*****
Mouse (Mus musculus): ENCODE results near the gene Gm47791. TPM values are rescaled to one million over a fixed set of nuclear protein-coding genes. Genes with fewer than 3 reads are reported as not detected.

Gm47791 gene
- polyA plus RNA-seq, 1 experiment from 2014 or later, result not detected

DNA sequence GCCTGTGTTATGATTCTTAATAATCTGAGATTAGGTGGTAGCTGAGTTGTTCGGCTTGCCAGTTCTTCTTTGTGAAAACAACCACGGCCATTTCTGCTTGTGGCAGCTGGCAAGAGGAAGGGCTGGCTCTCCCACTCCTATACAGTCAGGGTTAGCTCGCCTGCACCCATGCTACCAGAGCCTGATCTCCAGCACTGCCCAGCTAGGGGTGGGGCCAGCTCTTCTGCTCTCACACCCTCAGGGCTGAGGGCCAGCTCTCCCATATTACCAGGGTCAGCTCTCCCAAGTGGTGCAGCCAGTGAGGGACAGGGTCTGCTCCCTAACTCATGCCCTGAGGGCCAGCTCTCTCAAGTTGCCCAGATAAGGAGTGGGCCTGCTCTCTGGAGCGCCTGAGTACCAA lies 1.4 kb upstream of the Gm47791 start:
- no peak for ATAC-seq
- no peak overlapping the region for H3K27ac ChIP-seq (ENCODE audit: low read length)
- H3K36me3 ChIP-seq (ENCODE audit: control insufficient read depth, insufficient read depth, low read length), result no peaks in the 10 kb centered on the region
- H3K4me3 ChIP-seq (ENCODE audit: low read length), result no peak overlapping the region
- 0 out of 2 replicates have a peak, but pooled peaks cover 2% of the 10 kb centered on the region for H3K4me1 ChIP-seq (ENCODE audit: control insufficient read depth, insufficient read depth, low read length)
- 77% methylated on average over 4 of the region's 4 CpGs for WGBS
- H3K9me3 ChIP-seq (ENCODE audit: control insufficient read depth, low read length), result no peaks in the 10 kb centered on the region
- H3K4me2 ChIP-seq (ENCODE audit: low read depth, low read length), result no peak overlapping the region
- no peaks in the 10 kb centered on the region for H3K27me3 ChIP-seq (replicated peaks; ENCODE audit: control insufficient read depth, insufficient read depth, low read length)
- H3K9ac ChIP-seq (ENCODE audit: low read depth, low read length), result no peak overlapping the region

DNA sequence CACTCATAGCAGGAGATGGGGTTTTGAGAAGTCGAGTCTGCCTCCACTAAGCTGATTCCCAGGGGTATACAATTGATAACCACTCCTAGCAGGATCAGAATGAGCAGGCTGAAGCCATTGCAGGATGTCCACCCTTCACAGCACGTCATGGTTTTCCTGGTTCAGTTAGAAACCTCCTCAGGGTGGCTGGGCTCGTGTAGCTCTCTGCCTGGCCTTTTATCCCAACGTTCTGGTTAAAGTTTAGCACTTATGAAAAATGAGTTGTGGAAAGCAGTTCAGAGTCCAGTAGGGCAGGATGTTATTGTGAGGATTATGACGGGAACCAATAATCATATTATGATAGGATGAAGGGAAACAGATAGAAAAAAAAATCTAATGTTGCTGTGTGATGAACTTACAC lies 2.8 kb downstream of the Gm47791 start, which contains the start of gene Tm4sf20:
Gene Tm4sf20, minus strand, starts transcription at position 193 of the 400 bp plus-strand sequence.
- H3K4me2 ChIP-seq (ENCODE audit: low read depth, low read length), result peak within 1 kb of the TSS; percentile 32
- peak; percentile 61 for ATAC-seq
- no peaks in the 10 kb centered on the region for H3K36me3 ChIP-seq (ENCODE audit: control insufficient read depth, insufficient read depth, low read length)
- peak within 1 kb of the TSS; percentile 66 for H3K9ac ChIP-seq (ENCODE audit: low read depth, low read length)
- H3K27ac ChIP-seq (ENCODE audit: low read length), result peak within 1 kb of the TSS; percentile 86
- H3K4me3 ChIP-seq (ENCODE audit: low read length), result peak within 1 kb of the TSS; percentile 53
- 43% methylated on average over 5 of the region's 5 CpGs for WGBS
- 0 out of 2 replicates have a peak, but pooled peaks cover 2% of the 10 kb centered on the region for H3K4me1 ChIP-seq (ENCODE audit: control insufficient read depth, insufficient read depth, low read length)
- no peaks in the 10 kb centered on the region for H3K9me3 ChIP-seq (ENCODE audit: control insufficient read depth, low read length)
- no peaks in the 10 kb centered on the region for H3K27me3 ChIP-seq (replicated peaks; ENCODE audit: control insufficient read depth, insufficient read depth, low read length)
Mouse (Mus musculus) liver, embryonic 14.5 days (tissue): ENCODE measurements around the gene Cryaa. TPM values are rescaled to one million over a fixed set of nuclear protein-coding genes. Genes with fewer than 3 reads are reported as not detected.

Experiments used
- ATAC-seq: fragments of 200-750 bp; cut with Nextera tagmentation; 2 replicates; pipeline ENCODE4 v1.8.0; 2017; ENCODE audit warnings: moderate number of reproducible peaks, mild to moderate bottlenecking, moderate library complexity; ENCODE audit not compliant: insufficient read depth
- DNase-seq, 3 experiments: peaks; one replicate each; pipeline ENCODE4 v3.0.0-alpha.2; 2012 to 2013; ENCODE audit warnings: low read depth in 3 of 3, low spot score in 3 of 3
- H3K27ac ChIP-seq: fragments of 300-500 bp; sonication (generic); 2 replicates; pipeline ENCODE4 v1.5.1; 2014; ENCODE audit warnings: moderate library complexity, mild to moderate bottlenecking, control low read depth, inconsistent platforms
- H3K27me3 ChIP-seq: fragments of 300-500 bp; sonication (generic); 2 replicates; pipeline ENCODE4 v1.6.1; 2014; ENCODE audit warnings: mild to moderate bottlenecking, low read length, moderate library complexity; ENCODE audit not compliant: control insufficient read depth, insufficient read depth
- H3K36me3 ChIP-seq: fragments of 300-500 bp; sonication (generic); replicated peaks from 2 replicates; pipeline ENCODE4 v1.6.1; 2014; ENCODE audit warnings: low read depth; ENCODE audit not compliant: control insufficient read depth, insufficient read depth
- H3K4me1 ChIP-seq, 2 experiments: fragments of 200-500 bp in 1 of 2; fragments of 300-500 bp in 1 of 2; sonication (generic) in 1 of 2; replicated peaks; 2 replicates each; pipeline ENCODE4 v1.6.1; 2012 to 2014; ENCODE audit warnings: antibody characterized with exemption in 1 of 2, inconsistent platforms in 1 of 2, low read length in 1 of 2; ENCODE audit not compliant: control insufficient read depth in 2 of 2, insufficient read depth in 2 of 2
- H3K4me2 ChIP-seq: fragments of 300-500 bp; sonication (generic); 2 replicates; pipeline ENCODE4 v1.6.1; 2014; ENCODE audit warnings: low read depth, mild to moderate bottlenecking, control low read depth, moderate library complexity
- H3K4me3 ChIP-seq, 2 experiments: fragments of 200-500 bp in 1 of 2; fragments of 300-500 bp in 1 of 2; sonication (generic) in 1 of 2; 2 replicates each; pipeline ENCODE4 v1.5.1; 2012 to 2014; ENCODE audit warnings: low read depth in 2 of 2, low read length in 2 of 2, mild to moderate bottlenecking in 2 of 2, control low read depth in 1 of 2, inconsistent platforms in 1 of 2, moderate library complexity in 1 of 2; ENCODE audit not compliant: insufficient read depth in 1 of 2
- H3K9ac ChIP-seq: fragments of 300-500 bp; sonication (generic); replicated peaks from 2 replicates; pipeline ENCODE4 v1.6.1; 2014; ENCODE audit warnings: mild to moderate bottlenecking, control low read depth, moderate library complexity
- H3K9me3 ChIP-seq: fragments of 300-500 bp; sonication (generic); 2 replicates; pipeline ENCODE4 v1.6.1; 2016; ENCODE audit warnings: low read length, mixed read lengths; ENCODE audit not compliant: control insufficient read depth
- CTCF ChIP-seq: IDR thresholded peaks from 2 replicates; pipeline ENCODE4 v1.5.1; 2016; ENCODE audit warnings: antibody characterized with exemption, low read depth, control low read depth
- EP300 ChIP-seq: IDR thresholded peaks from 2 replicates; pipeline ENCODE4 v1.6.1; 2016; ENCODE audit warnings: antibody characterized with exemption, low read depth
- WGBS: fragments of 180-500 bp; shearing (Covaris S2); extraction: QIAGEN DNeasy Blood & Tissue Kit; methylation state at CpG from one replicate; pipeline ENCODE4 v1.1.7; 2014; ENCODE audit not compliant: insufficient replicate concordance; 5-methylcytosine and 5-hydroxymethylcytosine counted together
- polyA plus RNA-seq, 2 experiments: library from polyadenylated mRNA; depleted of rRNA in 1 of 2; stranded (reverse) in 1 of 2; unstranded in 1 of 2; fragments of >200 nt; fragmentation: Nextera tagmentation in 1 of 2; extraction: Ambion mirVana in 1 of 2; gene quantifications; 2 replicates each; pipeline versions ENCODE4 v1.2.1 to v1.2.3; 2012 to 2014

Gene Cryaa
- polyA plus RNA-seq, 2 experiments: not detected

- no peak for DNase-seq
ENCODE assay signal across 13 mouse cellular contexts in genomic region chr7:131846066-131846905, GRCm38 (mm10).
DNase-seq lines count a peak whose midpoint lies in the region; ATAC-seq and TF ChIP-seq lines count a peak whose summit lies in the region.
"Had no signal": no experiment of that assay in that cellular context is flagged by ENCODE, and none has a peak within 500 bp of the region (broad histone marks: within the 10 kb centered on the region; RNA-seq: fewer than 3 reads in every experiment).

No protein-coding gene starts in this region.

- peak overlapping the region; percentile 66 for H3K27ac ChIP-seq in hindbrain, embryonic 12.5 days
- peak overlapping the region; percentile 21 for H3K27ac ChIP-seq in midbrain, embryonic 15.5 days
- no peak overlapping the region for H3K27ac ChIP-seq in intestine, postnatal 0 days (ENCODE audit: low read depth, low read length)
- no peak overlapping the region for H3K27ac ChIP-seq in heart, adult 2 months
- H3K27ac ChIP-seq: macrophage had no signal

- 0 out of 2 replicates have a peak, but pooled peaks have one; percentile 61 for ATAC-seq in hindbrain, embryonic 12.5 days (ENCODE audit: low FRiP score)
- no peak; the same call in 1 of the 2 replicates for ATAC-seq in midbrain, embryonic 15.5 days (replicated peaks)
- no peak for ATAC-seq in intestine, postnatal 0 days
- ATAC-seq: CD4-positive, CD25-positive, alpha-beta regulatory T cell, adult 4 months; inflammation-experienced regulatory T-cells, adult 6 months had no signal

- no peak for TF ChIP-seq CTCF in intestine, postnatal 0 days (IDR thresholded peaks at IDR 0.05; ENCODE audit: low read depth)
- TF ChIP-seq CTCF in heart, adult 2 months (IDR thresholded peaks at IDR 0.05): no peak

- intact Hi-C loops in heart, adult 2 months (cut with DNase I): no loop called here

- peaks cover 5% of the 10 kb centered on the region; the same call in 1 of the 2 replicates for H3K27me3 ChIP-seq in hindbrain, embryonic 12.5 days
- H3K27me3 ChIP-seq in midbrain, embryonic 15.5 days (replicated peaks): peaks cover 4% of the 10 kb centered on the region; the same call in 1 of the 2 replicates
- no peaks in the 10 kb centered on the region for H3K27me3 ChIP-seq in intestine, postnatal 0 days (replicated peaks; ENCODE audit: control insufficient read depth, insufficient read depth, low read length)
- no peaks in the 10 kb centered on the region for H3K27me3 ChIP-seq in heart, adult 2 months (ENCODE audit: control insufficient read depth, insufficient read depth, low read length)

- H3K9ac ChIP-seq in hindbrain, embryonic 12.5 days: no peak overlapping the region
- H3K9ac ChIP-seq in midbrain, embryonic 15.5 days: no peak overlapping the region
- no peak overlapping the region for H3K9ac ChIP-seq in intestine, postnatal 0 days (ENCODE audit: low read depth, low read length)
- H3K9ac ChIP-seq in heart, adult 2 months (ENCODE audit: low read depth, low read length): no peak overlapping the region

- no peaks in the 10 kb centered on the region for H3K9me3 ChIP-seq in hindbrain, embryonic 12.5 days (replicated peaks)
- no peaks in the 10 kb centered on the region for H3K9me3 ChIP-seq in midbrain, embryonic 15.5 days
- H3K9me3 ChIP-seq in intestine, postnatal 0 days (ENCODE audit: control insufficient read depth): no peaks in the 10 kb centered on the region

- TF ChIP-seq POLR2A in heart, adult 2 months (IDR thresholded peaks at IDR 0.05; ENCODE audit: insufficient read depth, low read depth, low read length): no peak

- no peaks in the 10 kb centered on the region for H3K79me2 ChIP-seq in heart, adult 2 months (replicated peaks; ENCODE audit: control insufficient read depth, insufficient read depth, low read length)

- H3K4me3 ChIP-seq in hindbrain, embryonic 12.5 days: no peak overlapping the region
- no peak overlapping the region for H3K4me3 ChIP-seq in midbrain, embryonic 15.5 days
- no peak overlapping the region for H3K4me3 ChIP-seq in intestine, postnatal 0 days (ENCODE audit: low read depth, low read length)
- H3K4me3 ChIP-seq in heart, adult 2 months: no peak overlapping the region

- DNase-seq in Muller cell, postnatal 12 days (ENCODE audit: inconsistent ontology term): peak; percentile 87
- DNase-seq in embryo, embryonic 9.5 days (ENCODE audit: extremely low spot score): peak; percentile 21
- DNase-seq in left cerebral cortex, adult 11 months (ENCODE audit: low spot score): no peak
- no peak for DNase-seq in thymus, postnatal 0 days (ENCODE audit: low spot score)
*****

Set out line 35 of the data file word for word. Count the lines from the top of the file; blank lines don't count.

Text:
- H3K4me2 ChIP-seq: fragments of 300-500 bp; sonication (generic); 2 replicates; pipeline ENCODE4 v1.6.1; 2014; ENCODE audit warnings: low read depth, mild to moderate bottlenecking, control low read depth, moderate library complexity